Almost four years ago, I wrote a post addressing the phrase “the God of the Old Testament.” Little did I know then that it was going to explode from being an interesting point of doctrinal dispute into a contention that could split churches. I know of at least one group that has already divided over the question, “Who was the God of the Old Testament?” And now the related issue of whether Jesus was created by the Father or existed before His human birth is starting to tear apart one of my local churches.
In the post from four years ago, I described the phrase “God of the Old Testament” as coming under the category of “stupid things we say in the church.” I still believe that. The wording is misleading and confusing, often causing inaccurate statements and doctrinal fallacies. In reality, the God we worship today is the exact same God (two beings in one) that has always existed. Scripture is quite clear on this point. And trying to argue that either the Word who became Jesus OR the Being we now know as the Father was the only “God of the Old Testament” is an exercise in futility (and quite possibly blasphemy as well).
The arguments on both sides are no longer just an intriguing discussion about scripture. They’re becoming a stumbling block . I’ve heard that some people in the group I mentioned which has already split are so confused they don’t even know who to pray to anymore. And studies into this topic, which may have started out with good-hearted Christians seeking to understand the word of God more fully, are turning into schisms, contentions, and heresies that cannot be pleasing to God. He does not look kindly on those who generate endless debates (Tit. 3:9), fracture His body (1 Cor. 1:10; 12:25), or lead His little ones into error (Matt. 18:6). This has to stop.
Why Is This So Contentious?
I think part of the issue with resolving questions like this is that we often fail to look at the Bible as a whole. We get so focused on digging out the slightest variations in meaning for a specific scripture that we don’t look up from analyzing a single sentence long enough to see there’s a whole narrative that clears things up. That’s something I talked about in my post titled, “Why Does It Matter If Jesus Existed Before He Was Human?”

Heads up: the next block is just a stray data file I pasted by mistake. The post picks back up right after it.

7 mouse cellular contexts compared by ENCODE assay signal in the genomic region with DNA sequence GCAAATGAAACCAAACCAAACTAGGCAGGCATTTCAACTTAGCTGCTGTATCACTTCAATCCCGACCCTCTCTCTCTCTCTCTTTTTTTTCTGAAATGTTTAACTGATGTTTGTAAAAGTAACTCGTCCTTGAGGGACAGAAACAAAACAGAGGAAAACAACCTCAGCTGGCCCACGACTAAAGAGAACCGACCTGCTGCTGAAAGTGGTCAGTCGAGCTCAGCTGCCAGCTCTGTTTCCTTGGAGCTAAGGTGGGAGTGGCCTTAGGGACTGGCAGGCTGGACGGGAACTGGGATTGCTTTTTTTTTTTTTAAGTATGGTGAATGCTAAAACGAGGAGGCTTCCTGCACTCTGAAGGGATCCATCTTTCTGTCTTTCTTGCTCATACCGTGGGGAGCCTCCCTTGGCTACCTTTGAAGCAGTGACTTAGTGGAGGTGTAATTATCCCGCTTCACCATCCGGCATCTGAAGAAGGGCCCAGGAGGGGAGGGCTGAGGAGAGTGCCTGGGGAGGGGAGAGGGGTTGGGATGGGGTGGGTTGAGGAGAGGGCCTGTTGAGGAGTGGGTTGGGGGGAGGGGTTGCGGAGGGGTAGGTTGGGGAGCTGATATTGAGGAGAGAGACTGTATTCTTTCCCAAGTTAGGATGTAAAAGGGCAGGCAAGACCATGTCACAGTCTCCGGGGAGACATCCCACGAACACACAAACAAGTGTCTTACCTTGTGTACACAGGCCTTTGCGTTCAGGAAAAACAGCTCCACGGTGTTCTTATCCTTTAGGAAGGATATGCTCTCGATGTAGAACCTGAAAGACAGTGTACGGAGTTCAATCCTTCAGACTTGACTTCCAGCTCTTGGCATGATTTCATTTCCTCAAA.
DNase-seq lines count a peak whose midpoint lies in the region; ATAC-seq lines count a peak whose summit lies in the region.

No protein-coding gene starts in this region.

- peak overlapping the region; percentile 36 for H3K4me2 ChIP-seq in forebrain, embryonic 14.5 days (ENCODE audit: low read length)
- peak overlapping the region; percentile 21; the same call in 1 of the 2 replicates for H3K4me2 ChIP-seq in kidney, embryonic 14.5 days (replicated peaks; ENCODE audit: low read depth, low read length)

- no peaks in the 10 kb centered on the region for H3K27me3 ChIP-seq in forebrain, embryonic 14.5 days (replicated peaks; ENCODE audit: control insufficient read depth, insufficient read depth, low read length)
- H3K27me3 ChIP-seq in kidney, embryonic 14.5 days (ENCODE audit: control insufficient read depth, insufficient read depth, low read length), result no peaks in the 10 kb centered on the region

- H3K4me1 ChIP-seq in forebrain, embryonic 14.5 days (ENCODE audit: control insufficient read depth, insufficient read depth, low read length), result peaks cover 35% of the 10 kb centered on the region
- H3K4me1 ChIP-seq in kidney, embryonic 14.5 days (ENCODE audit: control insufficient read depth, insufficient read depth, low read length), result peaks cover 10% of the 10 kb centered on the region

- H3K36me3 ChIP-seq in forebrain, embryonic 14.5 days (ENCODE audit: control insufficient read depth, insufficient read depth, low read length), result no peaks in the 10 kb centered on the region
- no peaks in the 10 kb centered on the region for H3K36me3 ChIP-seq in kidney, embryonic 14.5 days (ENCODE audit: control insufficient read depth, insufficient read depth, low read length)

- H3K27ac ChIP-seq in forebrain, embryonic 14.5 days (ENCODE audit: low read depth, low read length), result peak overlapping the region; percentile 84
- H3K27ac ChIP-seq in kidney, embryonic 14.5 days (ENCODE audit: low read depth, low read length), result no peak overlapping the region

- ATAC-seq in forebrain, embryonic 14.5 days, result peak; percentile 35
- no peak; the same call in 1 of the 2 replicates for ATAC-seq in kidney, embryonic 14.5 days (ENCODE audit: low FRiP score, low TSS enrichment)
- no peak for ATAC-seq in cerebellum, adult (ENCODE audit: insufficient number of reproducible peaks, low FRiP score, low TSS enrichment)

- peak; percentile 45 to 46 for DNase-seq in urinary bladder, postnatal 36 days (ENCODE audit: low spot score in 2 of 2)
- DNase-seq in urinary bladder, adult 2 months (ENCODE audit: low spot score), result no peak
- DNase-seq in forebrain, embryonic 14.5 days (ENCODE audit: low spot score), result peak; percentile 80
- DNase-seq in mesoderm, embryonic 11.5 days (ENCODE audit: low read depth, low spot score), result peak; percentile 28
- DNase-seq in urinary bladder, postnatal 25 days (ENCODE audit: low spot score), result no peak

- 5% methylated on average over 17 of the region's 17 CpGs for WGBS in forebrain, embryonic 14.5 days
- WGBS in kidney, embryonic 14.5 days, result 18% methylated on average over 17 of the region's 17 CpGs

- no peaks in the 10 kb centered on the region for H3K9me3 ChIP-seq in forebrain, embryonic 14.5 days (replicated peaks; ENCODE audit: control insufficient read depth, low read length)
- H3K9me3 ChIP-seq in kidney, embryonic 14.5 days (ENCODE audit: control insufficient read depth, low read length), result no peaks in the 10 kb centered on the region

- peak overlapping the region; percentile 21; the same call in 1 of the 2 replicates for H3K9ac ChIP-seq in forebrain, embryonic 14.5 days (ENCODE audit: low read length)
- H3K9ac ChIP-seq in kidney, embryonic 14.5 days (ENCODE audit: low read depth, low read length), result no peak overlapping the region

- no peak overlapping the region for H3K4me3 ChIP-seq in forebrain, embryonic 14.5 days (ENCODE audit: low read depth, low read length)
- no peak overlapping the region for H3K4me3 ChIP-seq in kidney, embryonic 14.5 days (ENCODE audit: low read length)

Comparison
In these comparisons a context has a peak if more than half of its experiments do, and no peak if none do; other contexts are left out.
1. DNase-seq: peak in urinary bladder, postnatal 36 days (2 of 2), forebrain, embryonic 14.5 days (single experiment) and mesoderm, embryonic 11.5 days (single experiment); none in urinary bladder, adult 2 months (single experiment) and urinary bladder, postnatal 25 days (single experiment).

Another way we fall prey to deception in this area is what I call the two ditches problem. Human beings aren’t good at finding balance in our ideas. We tend to avoid the middle of the road. So if we discover that we’ve been taught an extreme view in one direction (for example, that Jesus is the only “God of the Old Testament”), there’s a temptation to head straight for the opposite ditch (e.g. that Jesus wasn’t around at all in the Old Testament). In trying to avoid one error we come up with a new one.
Something else that might be playing a role for certain people is the temptation to come up with their own doctrine. If you’ve been lied to by church leaders in the past (and far too many of us have), we might want to question everything we’ve been taught. There’s nothing wrong with that in and of itself. In fact, following blindly is a great way to end up in errors that could be avoided if we were studying the Bible for ourselves. But if you start feeling like you have to come up with a new or alternative way of seeing scripture that is “your own,” then you can run into problems. Chances are, you’re not the only person God is revealing “new truth” to. And if you have to argue your point out of obscure commentaries or a possible mistranslation when the people who believe something else have myriads of clear scriptures and the bulk of Biblical scholarship to back them up, then there’s a good chance you’re the one who’s wrong.
“God” Has Always Been Two
Let’s dive into the scriptures now. Some of this is going to be a repeat of the post I wrote four years ago, but I doubt most of you have read that and it’s good for context. We’ll begin in Genesis.
The word translated “God” in the opening chapters of Genesis, Elohim, is plural. From the very beginning, we’re given a picture of two Beings so closely related that They can be referred to by one plural name. It’s similar to the way that we use a family’s last name to encompass several individuals, e.g. “the Bakers.” We can even see the fact that there are two Beings in English when They say, “Let Us make man in Our image, according to Our likeness” (Gen. 1:26). This isn’t a single being talking to Himself. It’s two acting in perfect unison to create humanity.
There are examples throughout the Old Testament of people who knew there were two God-beings. The most well-known is probably Psalm 110:1, which reads, “The Lord said to my Lord, ‘Sit at My right hand, till I make Your enemies Your footstool.'” But other writers besides David recognized this, too. In Proverbs, Agur wrote,